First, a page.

Friday, June 11, 2010

Save a Life, Save the World

Gandhi used to say that you could judge a nation's moral progress by how it treats its animals. If that is true then the soul of our nation in on display in the Gulf of Mexico. It is both the best of times and the worst of times for Americans.

Every evening the news networks broadcast pictures of pelicans, turtles and other marine animals struggling to survive this man-made disaster. Yet there is barely a word spoken about this from BP or Washington.

Most of the talk is about money and blame. (The eleven men who died on that rig have been practically forgotten by Day 53.) People talk about damage to the seafood industry and the loss of livelihood by fishermen, shrimpers and oystermen. There is talk about spoiled beaches and damage to the tourist industry. There is much talk about damage to the environment in general, but there is precious little action to save the wildlife.

Those taking the lead in rescuing animals are groups such as the Louisiana State Animal Response Team, International Bird Rescue Research Center, the Audubon Nature Institute and the Merritt Island National Wildlife Refuge. I applaud their work.

The treatment of these animals reveals a spiritual dimension of this crisis. It shows the compassion (or lack of it) that people feel toward the other sentient creatures. I am not an animal rights activist. I eat my share of meat, and I am not reluctant to kill animals for food, health or safety reasons. Neither am I elevating the status of animals to that of humans under the law. But the needless suffering of animals inflicted by human negligence makes me cringe.

When I was a young teenager I read the autobiography of Albert Schweitzer, entitled "Out of My Life and Thought." (Do kids read books like this these days?) I have never forgotten it. He held an ethic of nonviolence to all living creatures that he called "reverence for life." It was drawn from the ancient Indian philosophy called ahimsa, practiced by such religious groups as the Jains, and to a lesser extent by some Buddhists.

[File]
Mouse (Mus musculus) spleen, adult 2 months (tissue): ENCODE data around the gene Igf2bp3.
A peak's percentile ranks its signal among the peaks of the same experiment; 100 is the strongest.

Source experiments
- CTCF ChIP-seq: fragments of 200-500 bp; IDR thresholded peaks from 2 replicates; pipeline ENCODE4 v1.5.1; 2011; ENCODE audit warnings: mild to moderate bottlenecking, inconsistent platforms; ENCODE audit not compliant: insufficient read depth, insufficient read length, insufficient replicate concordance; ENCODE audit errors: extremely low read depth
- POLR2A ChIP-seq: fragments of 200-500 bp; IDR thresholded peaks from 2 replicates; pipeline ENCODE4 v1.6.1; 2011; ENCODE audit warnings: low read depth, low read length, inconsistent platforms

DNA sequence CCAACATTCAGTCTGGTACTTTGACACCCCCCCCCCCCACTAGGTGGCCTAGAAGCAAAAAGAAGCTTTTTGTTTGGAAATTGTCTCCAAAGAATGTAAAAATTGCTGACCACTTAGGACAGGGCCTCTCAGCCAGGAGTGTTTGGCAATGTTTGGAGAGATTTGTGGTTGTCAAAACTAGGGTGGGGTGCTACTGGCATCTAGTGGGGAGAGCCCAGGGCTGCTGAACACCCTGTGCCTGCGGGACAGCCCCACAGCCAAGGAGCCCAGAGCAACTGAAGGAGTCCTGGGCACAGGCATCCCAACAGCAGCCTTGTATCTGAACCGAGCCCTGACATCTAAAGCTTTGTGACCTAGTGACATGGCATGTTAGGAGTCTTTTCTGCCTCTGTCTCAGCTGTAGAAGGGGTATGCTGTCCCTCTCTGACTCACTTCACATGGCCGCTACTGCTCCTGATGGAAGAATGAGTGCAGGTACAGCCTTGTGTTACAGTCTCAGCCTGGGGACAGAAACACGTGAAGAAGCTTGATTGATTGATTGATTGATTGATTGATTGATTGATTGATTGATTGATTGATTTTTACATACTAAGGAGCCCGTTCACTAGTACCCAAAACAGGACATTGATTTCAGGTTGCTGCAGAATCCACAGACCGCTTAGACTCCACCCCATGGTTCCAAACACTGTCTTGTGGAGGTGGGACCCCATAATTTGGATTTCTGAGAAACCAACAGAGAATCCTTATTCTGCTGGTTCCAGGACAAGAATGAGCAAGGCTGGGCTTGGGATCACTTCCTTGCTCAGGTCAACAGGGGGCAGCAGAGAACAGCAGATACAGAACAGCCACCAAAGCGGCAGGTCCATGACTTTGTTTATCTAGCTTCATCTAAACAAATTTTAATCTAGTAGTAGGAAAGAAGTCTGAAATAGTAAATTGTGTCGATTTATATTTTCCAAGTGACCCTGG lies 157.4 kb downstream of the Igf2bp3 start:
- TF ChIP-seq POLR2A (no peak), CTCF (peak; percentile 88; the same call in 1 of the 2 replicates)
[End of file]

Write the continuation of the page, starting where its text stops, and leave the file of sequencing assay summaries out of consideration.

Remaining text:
This ancient wisdom is worth reviewing in the light of this ecological disaster. It is based on the premise that all life is related. You can't hurt one without hurting all. It is much like the apostle Paul's teaching on the Body of Christ: "If one part suffers, all suffer with it." Only in this case the Body is composed of all creatures and not just humans.

It doesn't take a lot of imagination to experience this interconnectedness of Creation directly. You just have to take the time to really look at a bird, mammal or even a reptile, and you will see a fellow creature. We have shared this planet for millions of years. DNA research tells us that we are all cousins. To hurt them is to hurt ourselves.

There have been editorials recently about the animal rescue effort, saying that it is "a wasteful exercise in feel-good futility" and that the money and man-hours could be better spent elsewhere. But the Talmud says, "To save one life is as if you have saved the world." 

It is not about the number you save; it is about the heart that seeks to save. The Hebrew Scriptures say, "For the Lord does not see as man sees; for man looks at the outward appearance, but the Lord looks at the heart." In that case the Lord is seeing a lot or very hard hearts ... and a few tender ones.

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